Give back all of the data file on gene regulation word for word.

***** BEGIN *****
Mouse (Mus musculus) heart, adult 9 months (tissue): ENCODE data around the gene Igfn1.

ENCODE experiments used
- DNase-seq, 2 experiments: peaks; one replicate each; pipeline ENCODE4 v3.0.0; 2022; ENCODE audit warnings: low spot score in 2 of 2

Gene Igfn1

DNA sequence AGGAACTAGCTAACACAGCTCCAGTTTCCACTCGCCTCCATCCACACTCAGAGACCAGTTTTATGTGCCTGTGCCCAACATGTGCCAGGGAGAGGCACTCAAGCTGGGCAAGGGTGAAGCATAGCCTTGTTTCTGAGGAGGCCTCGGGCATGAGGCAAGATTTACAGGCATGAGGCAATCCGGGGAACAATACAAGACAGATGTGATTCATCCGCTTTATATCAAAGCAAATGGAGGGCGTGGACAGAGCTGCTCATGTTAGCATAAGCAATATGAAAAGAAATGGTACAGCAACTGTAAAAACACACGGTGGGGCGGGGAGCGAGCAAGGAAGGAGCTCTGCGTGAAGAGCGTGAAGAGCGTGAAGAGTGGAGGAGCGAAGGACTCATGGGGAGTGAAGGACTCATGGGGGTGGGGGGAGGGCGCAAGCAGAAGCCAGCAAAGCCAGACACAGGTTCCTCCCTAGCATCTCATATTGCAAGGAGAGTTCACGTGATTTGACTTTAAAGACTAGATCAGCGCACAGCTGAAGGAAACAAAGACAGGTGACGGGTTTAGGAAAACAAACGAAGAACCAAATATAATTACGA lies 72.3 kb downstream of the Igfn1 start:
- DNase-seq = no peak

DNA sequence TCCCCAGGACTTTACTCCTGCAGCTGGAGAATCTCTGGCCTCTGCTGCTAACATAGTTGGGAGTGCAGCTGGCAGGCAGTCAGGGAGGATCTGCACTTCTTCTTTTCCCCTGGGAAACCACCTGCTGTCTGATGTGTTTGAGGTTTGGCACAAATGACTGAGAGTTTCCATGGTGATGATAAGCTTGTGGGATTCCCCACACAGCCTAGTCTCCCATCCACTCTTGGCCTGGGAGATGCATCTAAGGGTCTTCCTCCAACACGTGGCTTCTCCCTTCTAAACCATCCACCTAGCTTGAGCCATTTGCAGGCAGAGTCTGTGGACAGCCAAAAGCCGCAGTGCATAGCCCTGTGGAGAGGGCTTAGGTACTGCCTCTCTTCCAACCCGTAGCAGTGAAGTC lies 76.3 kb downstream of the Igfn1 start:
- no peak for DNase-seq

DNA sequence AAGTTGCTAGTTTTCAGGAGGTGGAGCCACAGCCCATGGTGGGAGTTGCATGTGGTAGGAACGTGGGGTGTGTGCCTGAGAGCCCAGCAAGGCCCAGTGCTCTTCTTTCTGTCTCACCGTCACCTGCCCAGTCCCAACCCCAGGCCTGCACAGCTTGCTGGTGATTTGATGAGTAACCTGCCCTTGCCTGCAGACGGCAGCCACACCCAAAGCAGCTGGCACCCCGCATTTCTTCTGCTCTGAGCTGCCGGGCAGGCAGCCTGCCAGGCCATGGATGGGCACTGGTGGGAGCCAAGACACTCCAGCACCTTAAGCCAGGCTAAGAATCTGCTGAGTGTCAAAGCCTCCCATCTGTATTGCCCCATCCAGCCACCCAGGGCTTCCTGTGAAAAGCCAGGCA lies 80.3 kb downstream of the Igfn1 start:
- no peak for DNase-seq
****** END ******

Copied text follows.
Mouse (Mus musculus) heart, adult 9 months (tissue): ENCODE data around the gene Igfn1.

ENCODE experiments used
- DNase-seq, 2 experiments: peaks; one replicate each; pipeline ENCODE4 v3.0.0; 2022; ENCODE audit warnings: low spot score in 2 of 2

Gene Igfn1

DNA sequence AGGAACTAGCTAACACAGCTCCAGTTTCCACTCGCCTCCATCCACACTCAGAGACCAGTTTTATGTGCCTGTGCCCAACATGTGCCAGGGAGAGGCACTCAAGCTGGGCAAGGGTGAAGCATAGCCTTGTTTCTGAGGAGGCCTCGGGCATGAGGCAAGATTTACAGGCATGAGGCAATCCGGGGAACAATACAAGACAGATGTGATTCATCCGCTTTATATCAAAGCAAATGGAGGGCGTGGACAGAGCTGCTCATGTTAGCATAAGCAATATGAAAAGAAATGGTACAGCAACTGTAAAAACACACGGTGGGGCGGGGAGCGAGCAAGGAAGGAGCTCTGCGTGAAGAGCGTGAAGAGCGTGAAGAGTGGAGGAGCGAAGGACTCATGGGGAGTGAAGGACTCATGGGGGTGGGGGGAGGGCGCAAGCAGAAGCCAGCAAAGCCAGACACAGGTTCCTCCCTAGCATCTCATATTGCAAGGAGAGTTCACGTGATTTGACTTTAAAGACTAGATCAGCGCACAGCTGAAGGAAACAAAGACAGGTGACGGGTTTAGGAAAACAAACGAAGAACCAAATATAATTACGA lies 72.3 kb downstream of the Igfn1 start:
- DNase-seq = no peak

DNA sequence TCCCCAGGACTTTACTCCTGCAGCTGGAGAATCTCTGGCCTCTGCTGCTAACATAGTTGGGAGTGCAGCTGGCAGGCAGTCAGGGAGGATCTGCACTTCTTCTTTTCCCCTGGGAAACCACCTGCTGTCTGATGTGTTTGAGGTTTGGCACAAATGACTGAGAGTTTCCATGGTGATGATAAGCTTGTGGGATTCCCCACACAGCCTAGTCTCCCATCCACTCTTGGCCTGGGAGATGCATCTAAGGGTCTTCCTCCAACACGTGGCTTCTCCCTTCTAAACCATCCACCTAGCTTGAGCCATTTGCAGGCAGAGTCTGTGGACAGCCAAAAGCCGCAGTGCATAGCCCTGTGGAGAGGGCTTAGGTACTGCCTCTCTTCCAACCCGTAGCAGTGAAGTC lies 76.3 kb downstream of the Igfn1 start:
- no peak for DNase-seq

DNA sequence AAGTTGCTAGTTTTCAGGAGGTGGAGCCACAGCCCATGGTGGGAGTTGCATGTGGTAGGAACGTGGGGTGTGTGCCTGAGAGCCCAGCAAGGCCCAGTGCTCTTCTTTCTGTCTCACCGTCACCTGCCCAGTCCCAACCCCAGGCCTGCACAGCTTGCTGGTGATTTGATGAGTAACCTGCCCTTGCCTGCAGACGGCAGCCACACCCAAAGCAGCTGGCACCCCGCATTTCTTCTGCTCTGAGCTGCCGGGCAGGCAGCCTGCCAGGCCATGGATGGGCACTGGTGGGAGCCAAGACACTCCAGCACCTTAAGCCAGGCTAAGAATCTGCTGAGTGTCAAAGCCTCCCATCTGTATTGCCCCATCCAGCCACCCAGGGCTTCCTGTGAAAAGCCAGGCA lies 80.3 kb downstream of the Igfn1 start:
- no peak for DNase-seq